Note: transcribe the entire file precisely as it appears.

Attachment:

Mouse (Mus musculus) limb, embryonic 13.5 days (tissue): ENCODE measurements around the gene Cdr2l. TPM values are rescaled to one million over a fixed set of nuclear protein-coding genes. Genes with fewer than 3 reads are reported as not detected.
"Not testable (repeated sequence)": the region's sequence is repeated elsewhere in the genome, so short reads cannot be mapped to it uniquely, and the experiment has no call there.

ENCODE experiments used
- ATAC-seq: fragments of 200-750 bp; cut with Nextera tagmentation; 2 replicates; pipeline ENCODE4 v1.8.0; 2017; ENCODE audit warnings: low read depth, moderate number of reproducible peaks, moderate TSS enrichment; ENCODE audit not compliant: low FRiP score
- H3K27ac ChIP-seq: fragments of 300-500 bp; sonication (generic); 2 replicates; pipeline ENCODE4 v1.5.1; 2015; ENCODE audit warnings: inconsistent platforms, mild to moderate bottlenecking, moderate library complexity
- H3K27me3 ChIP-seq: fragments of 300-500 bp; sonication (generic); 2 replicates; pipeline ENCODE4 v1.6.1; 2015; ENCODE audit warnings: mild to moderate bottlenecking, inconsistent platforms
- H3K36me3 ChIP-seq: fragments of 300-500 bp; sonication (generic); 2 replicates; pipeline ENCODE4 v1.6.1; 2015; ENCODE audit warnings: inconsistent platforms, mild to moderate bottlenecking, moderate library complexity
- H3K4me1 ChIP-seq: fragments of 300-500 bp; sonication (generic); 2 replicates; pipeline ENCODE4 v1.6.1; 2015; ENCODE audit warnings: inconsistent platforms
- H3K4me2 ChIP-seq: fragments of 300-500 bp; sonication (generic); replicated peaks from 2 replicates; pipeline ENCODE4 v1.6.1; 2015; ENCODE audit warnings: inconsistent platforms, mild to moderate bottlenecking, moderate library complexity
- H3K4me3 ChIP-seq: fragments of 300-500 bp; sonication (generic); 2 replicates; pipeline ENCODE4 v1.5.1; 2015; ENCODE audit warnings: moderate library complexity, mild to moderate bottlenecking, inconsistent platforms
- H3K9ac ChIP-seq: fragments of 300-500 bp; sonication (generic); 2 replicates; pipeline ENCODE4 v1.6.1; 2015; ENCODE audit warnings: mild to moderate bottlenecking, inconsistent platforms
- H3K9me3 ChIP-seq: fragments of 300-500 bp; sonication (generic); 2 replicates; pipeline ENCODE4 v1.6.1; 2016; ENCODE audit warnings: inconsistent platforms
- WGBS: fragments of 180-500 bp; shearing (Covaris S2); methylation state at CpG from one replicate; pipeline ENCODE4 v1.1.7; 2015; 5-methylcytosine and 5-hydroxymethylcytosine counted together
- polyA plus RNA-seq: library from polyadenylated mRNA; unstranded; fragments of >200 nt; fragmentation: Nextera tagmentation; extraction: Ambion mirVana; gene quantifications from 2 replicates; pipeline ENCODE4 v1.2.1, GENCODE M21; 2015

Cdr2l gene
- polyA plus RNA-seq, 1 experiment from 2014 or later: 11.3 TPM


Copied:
Mouse (Mus musculus) limb, embryonic 13.5 days (tissue): ENCODE measurements around the gene Cdr2l. TPM values are rescaled to one million over a fixed set of nuclear protein-coding genes. Genes with fewer than 3 reads are reported as not detected.
"Not testable (repeated sequence)": the region's sequence is repeated elsewhere in the genome, so short reads cannot be mapped to it uniquely, and the experiment has no call there.

ENCODE experiments used
- ATAC-seq: fragments of 200-750 bp; cut with Nextera tagmentation; 2 replicates; pipeline ENCODE4 v1.8.0; 2017; ENCODE audit warnings: low read depth, moderate number of reproducible peaks, moderate TSS enrichment; ENCODE audit not compliant: low FRiP score
- H3K27ac ChIP-seq: fragments of 300-500 bp; sonication (generic); 2 replicates; pipeline ENCODE4 v1.5.1; 2015; ENCODE audit warnings: inconsistent platforms, mild to moderate bottlenecking, moderate library complexity
- H3K27me3 ChIP-seq: fragments of 300-500 bp; sonication (generic); 2 replicates; pipeline ENCODE4 v1.6.1; 2015; ENCODE audit warnings: mild to moderate bottlenecking, inconsistent platforms
- H3K36me3 ChIP-seq: fragments of 300-500 bp; sonication (generic); 2 replicates; pipeline ENCODE4 v1.6.1; 2015; ENCODE audit warnings: inconsistent platforms, mild to moderate bottlenecking, moderate library complexity
- H3K4me1 ChIP-seq: fragments of 300-500 bp; sonication (generic); 2 replicates; pipeline ENCODE4 v1.6.1; 2015; ENCODE audit warnings: inconsistent platforms
- H3K4me2 ChIP-seq: fragments of 300-500 bp; sonication (generic); replicated peaks from 2 replicates; pipeline ENCODE4 v1.6.1; 2015; ENCODE audit warnings: inconsistent platforms, mild to moderate bottlenecking, moderate library complexity
- H3K4me3 ChIP-seq: fragments of 300-500 bp; sonication (generic); 2 replicates; pipeline ENCODE4 v1.5.1; 2015; ENCODE audit warnings: moderate library complexity, mild to moderate bottlenecking, inconsistent platforms
- H3K9ac ChIP-seq: fragments of 300-500 bp; sonication (generic); 2 replicates; pipeline ENCODE4 v1.6.1; 2015; ENCODE audit warnings: mild to moderate bottlenecking, inconsistent platforms
- H3K9me3 ChIP-seq: fragments of 300-500 bp; sonication (generic); 2 replicates; pipeline ENCODE4 v1.6.1; 2016; ENCODE audit warnings: inconsistent platforms
- WGBS: fragments of 180-500 bp; shearing (Covaris S2); methylation state at CpG from one replicate; pipeline ENCODE4 v1.1.7; 2015; 5-methylcytosine and 5-hydroxymethylcytosine counted together
- polyA plus RNA-seq: library from polyadenylated mRNA; unstranded; fragments of >200 nt; fragmentation: Nextera tagmentation; extraction: Ambion mirVana; gene quantifications from 2 replicates; pipeline ENCODE4 v1.2.1, GENCODE M21; 2015

Cdr2l gene
- polyA plus RNA-seq, 1 experiment from 2014 or later: 11.3 TPM